The past few weeks have been a time of deep anxiety for most Kenyans. It seemed as though we were caught up in a nightmare of impending violence, from which there could be no escape.
Two fundamentally opposed views of the August 12 presidential election result lay behind this:
On the one hand, we had the supporters of Jubilee Party who have absolutely no doubt that President Uhuru Kenyatta was validly reelected; and that the need for a rerun of that election is only necessitated by the blundering interference of the Supreme Court into what they believe was “a clean election”.
On the other hand, we have the opposition NASA supporters, who rejoiced that at long last, the “deep state” operatives who have rigged all but one (in 2002) of our presidential elections, had at last been caught with their hand in the cookie jar.
As CNN reported on September 20th,
“Kenya's highest court laid out its reasons for annulling last month's presidential election…condemning the country's voting authority for failing to give the court full access to its computer servers. Justice Philomena Mwilu said that the Independent Electoral and Boundaries Commission's (IEBC) refusal to provide access left the court "no choice but to accept the petitioner's claims that the IEBC's IT system was infiltrated and compromised, and the data therein interfered with, or IEBC's officials themselves interfered with the data."
Still this matter has since gone beyond any argument over who won, or who rigged, or what the results of today's election might be. The debate has been firstly, on whether there will be any election at all; and secondly, on what level of violence might result from the clash of these two irreconcilable perspectives on the recent presidential election.
The first I cannot answer, as I am writing this well ahead of October 26. The second I believe I can answer as follows: there will no doubt be some violence if the election is held, but this will be the limited opportunistic violence that is not at all unusual in Kenyan elections, going back right to Independence in 1963. What I am fairly certain we will not see is a replay of the darkest days of the 2008 post-election violence. And I would give two reasons for this:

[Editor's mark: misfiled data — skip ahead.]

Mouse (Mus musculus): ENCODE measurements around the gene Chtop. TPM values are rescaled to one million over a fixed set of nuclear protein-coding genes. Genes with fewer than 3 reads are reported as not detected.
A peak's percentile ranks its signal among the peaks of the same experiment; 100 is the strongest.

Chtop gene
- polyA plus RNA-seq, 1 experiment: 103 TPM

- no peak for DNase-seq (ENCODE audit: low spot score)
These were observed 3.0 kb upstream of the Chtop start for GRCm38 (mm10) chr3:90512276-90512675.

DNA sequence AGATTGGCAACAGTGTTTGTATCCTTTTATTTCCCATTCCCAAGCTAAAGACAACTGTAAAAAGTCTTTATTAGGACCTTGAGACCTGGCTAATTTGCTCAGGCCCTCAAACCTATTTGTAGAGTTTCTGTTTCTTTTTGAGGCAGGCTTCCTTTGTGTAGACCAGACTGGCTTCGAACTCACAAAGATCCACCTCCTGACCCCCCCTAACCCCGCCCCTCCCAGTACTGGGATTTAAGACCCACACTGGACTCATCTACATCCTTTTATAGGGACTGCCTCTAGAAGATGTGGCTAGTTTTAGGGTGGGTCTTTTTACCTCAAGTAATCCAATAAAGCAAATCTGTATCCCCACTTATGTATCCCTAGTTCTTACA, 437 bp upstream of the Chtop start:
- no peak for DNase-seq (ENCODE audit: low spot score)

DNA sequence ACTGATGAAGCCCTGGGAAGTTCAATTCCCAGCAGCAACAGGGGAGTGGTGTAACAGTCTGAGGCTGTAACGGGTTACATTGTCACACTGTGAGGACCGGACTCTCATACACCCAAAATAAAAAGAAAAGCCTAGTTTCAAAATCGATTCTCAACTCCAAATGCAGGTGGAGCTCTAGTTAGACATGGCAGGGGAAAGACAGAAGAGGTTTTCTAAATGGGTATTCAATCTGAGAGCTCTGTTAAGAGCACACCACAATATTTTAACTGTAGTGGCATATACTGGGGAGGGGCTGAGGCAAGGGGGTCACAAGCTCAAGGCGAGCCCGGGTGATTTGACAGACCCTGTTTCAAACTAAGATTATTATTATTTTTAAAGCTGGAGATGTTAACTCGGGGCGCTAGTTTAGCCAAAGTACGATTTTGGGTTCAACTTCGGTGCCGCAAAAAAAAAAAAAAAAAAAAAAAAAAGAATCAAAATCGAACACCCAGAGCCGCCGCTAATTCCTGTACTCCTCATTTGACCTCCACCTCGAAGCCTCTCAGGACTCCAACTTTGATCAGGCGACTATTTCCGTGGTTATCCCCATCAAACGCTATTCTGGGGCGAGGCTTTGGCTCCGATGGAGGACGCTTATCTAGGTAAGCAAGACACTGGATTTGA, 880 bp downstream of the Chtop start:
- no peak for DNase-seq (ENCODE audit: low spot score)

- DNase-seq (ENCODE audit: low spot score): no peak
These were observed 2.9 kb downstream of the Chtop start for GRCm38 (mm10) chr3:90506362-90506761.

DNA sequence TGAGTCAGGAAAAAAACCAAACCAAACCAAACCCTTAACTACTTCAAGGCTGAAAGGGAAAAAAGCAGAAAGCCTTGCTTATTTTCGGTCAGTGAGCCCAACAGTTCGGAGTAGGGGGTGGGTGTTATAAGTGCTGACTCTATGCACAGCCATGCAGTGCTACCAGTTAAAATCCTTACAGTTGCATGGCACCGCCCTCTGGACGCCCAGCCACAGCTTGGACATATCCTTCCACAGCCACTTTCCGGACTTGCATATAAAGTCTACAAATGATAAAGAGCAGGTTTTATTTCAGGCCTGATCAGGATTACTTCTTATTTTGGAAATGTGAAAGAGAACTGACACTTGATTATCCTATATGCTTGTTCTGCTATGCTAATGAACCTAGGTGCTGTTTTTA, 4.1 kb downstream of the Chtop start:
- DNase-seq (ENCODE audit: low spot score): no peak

First is that we need to remember that by far the worst massacres and evictions in that tragic year, were in the upper Rift Valley. That was the place where the militias of one local community went "the full Interahamwe” on their neighbours, even unto pursuing unarmed peasant farmers to a church where they had taken shelter – having already lost everything they owned - and burning down that church over their heads.
Hundreds of thousands fled this carnage.
Well, the upper Rift Valley is now a solid ‘Jubilee zone’ in which there is no quarrel between the two key ethnic communities of that region. They will all happily vote for the return of Uhuru to State House. So no problem there.
Second is the extent to which the fear of the ICC has entered our national psyche. Each side uses it to threaten the other.
For example, some Jubilee supporters are alleged to be laying the groundwork for the former PM Raila Odinga and his running mate, former VP Kalonzo Musyoka, to be summoned by the ICC. Since it is almost entirely NASA supporters who have been killed thus far, it is somewhat odd that these Jubilee supporters seem to be saying that NASA leaders will answer at the ICC for the killing of their own supporters by the Kenyan police.
NASA activists on the other hand have fixed their sights on the Inspector General of Police, Joseph Boinnet. This is a far scarier threat, as we have already seen one of his predecessors – a distinguished former army paratrooper, lauded by all his former comrades as an officer and a gentleman – end up at the ICC.
What I am saying is that nothing scares our political class more than an assured rendezvous with the ICC. Any leaders or hirelings thereof, who set out to organise large-scale violence know only too well what will follow.
And therein lies our salvation.